Any which way, it is quite an experience o observe the family life of crows at close quarters, though I still wish they were somewhat prettier creatures.


Crow’s Nest

May 15, 2007

No, I’m not referring to my hair.

Since it’s my work from home day, I’ve been whiling away my lunch hour trying to shoot the crows at their nest. I haven’t managed to get a shot of the two of them together, but I did manage to get one of what I presume is the female crow (crowess? crowhen?) sitting on the eggs.

It was quite difficult to get her to cooperate. She flew away whenever she saw me coming. What kind of a mum is she, abandoning her eggs like that? I waited patiently beside the window, camera at the ready, but she wouldn’t come to the nest. She sat on a neighboring branch and waited and watched and watched and waited. After a while, the second crow came by, and she talked to him briefly, seemed to be instructing him to buzz off and buy some worms and whatnot from the nearby grocery. He flew off, and she resumed her watching and waiting strategy. This had been going on for half an hour, and my knees were beginning to complain.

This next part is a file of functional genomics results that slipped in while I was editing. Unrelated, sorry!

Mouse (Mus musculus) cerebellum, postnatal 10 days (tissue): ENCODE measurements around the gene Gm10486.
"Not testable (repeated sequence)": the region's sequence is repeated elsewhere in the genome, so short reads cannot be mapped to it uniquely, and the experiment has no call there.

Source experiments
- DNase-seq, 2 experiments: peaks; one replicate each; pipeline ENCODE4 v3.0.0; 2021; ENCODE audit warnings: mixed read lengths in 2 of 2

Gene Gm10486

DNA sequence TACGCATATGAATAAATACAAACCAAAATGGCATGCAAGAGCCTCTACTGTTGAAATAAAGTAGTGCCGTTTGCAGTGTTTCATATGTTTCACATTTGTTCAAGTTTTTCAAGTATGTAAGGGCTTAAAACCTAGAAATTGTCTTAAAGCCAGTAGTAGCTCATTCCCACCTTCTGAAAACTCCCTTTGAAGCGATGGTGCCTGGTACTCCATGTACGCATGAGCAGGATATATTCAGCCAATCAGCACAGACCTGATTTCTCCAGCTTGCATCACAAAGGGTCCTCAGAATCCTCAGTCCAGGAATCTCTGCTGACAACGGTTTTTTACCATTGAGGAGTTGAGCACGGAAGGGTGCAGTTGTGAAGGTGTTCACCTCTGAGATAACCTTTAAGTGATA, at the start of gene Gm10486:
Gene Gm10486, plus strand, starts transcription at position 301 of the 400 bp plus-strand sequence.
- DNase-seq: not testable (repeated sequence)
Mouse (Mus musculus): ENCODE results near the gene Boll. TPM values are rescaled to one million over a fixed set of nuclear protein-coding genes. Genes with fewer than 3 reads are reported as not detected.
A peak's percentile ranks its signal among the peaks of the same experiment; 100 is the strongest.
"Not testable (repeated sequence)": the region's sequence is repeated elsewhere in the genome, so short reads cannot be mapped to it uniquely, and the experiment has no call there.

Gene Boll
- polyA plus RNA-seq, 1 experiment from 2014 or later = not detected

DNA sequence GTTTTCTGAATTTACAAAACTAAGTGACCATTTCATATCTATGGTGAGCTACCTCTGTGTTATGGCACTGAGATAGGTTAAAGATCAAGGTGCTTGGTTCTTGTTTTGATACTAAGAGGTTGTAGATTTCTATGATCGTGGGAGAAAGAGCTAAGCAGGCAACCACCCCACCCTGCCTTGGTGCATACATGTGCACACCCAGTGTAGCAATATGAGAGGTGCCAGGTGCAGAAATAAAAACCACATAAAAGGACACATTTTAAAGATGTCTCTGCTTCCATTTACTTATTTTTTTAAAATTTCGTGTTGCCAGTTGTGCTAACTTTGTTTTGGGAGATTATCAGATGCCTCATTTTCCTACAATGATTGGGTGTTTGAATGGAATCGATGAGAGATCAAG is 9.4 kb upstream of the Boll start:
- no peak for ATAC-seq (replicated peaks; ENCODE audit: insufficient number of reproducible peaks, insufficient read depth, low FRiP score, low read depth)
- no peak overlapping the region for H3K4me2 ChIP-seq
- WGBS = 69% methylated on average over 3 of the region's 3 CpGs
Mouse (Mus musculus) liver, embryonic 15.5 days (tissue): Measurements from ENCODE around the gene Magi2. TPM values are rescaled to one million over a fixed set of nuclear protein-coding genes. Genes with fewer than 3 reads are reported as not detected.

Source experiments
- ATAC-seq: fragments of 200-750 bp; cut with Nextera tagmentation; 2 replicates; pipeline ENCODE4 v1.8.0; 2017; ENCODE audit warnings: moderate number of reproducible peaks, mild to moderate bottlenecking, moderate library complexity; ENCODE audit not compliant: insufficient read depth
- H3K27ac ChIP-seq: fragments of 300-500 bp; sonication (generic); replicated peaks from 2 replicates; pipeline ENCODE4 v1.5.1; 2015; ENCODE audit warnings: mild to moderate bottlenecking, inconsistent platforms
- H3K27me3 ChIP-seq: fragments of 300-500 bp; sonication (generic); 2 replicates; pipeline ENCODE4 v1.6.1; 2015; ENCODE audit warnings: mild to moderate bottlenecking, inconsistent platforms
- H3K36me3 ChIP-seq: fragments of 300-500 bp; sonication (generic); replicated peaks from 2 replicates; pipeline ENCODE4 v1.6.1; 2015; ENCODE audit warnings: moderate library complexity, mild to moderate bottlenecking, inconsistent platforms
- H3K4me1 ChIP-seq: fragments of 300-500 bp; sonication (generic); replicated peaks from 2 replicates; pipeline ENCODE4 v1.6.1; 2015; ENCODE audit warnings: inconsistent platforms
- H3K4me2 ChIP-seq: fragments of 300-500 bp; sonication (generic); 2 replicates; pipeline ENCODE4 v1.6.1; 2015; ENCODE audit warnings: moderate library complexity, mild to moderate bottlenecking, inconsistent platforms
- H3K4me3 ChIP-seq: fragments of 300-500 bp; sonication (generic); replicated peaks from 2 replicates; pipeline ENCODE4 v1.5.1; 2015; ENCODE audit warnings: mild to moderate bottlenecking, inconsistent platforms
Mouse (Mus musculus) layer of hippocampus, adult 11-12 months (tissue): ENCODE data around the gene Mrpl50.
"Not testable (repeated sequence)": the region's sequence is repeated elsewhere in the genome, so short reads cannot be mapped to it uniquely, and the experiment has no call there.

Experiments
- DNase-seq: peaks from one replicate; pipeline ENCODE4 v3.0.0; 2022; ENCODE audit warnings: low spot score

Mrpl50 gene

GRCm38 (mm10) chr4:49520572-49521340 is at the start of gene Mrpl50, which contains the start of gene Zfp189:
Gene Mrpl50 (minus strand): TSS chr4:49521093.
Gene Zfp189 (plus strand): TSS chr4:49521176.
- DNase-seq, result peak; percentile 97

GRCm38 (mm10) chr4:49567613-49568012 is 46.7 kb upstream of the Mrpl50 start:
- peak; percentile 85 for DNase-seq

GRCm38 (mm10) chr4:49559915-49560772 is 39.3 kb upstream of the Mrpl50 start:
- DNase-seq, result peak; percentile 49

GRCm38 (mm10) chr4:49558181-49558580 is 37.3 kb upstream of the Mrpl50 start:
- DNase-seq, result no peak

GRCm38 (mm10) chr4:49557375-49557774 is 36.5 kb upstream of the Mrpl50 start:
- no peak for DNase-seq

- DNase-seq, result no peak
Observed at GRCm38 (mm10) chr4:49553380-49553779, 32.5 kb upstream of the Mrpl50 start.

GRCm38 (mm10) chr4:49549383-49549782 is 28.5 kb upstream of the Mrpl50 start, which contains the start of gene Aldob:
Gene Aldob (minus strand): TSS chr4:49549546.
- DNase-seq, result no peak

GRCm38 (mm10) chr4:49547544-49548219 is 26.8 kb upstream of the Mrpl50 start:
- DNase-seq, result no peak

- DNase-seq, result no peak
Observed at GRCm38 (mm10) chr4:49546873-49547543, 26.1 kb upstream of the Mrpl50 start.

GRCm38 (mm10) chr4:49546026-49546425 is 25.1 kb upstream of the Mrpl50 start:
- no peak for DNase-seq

So, I got out the tripod and rigged up the camera on that. I did want a remote shutter release, but we haven’t got one, so I approached the window with camera and tripod. She didn’t seem to mind the tripod so much – after regarding it warily for a few minutes, she returned to the nest and sat on her eggs. I sat below the level of the window, so she couldn’t see me, and gradually raised my head till I could look through the eye piece. Actually, I had already set up the shot, so I didn’t even need to look through the eye piece, I could have clicked blind. Anyway, apparently my head behind the tripod was not considered much of a threat – I guess she just didn’t like the sight of my face! – and the click of the shutter didn’t disturb her either.